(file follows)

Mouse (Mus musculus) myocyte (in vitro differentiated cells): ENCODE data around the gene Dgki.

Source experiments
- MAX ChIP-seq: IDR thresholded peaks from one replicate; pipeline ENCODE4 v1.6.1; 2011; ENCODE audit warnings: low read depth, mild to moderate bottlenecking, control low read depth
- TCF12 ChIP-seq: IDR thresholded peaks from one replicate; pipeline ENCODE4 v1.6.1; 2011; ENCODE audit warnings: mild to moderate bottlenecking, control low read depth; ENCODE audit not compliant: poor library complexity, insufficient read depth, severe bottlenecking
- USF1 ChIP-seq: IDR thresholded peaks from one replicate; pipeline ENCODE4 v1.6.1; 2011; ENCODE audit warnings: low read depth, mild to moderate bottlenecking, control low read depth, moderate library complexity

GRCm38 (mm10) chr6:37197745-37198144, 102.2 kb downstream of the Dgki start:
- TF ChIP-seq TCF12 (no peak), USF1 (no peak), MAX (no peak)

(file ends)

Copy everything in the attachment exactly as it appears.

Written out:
Mouse (Mus musculus) myocyte (in vitro differentiated cells): ENCODE data around the gene Dgki.

Source experiments
- MAX ChIP-seq: IDR thresholded peaks from one replicate; pipeline ENCODE4 v1.6.1; 2011; ENCODE audit warnings: low read depth, mild to moderate bottlenecking, control low read depth
- TCF12 ChIP-seq: IDR thresholded peaks from one replicate; pipeline ENCODE4 v1.6.1; 2011; ENCODE audit warnings: mild to moderate bottlenecking, control low read depth; ENCODE audit not compliant: poor library complexity, insufficient read depth, severe bottlenecking
- USF1 ChIP-seq: IDR thresholded peaks from one replicate; pipeline ENCODE4 v1.6.1; 2011; ENCODE audit warnings: low read depth, mild to moderate bottlenecking, control low read depth, moderate library complexity

GRCm38 (mm10) chr6:37197745-37198144, 102.2 kb downstream of the Dgki start:
- TF ChIP-seq TCF12 (no peak), USF1 (no peak), MAX (no peak)